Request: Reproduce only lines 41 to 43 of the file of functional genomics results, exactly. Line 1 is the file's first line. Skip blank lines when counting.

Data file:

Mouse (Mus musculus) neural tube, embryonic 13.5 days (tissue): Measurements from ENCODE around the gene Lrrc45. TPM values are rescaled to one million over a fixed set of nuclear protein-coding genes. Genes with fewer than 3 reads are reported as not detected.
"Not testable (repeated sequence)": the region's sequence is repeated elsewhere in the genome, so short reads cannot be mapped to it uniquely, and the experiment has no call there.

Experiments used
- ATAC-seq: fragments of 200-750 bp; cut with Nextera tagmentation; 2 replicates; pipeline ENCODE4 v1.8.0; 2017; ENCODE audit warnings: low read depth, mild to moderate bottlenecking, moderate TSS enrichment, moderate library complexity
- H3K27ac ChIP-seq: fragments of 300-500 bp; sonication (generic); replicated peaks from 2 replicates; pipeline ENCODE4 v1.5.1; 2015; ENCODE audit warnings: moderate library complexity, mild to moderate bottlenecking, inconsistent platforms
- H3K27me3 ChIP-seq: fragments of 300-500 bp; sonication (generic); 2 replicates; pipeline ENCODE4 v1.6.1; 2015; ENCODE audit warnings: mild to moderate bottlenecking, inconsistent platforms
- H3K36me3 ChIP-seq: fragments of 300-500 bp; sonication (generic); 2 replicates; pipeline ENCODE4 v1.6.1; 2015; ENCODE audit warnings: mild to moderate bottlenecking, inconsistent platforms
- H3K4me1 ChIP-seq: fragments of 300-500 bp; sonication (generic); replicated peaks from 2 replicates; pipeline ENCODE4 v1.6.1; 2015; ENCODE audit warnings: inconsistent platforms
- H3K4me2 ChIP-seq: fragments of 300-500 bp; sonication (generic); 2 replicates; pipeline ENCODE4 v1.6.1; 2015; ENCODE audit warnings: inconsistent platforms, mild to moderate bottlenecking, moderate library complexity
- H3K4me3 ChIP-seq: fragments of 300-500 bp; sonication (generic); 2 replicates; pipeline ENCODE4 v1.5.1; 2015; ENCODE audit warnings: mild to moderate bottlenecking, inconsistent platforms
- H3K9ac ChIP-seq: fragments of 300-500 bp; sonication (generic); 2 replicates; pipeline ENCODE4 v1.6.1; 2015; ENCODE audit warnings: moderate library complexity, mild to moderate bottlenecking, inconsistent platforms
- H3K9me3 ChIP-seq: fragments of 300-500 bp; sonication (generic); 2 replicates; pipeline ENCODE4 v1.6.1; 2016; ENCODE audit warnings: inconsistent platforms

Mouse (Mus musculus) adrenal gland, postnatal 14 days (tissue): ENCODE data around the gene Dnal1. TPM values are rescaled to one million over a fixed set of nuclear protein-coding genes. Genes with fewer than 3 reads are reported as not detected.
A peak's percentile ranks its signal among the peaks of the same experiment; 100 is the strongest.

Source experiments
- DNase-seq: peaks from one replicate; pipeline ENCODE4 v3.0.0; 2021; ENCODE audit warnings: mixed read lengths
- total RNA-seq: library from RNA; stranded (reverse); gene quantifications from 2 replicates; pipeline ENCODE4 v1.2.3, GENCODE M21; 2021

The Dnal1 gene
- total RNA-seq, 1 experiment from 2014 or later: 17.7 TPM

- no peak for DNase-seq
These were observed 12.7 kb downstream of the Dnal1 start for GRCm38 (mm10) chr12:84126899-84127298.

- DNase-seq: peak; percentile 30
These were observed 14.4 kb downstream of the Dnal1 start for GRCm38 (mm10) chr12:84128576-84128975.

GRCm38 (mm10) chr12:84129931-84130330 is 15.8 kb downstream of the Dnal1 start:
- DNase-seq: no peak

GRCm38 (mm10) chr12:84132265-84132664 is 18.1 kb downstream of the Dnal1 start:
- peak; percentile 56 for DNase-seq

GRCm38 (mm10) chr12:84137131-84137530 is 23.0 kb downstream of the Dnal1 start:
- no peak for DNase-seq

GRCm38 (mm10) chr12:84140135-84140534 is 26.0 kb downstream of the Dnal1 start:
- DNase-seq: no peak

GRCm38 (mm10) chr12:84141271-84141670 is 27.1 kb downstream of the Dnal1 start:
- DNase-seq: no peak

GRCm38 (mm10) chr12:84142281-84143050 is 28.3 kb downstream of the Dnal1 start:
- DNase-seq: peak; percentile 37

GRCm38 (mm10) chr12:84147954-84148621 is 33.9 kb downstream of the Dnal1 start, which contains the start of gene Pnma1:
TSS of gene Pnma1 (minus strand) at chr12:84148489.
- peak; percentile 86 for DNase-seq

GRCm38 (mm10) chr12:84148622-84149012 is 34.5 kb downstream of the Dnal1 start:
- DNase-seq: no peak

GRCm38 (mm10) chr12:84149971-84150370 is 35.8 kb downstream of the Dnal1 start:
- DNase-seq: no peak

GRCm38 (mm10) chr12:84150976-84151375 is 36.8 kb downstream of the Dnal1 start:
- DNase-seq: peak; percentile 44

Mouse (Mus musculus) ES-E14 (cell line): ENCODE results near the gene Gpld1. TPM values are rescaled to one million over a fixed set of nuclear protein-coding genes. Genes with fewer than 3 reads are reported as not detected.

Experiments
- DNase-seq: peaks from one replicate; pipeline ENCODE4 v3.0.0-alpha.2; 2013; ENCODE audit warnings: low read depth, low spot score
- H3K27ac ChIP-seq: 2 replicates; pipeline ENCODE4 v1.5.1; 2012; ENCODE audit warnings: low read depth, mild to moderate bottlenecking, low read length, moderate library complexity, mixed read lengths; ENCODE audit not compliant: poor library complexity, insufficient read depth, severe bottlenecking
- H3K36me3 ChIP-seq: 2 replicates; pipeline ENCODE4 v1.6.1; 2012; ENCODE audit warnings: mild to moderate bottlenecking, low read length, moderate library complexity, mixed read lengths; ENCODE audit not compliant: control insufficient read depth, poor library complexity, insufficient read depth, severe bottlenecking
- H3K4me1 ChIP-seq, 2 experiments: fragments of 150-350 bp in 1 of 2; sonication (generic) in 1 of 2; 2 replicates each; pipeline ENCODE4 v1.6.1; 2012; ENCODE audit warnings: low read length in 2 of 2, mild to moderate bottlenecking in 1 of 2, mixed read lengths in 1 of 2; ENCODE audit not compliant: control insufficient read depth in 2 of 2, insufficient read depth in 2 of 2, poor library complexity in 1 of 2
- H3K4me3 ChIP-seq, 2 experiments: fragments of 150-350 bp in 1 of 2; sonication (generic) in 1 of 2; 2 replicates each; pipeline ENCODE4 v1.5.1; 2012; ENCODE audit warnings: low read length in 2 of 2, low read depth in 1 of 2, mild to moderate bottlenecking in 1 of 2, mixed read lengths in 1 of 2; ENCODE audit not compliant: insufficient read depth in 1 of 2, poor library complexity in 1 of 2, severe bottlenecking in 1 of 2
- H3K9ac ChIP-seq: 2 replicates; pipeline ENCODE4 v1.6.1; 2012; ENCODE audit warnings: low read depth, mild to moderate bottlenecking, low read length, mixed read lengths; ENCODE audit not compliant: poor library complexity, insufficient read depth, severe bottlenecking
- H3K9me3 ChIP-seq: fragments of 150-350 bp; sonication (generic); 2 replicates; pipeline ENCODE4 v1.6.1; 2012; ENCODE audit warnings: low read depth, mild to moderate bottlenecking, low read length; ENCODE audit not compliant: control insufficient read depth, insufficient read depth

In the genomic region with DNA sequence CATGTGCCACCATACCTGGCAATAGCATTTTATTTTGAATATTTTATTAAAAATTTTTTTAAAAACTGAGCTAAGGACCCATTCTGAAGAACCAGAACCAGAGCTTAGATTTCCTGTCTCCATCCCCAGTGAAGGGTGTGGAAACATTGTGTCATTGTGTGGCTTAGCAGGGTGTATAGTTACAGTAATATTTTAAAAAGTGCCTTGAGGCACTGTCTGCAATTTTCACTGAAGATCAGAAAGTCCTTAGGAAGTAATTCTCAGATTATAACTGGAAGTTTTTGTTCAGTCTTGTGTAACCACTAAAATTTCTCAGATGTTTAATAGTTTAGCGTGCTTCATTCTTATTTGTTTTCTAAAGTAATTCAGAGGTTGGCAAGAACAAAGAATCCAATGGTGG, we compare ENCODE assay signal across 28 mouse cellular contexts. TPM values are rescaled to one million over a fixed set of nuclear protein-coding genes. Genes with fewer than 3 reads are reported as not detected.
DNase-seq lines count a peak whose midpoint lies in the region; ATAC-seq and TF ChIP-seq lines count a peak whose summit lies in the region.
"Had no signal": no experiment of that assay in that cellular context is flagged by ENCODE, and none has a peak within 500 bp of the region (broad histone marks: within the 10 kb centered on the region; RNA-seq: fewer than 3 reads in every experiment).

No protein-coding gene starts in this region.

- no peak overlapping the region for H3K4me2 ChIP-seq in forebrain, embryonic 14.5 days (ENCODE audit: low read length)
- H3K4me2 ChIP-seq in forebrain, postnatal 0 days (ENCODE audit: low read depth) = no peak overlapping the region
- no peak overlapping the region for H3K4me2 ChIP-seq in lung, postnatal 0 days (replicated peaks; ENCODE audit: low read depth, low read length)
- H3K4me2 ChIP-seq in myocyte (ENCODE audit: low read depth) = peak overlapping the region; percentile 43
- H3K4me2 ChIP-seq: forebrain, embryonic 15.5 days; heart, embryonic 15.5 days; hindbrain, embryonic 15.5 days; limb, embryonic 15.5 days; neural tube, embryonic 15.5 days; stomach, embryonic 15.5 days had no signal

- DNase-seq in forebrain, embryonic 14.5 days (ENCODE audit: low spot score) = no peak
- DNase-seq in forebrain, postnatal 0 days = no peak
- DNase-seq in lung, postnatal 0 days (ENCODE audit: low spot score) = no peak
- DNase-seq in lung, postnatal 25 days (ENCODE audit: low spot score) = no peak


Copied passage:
GRCm38 (mm10) chr12:84149971-84150370 is 35.8 kb downstream of the Dnal1 start:
- DNase-seq: no peak

GRCm38 (mm10) chr12:84150976-84151375 is 36.8 kb downstream of the Dnal1 start: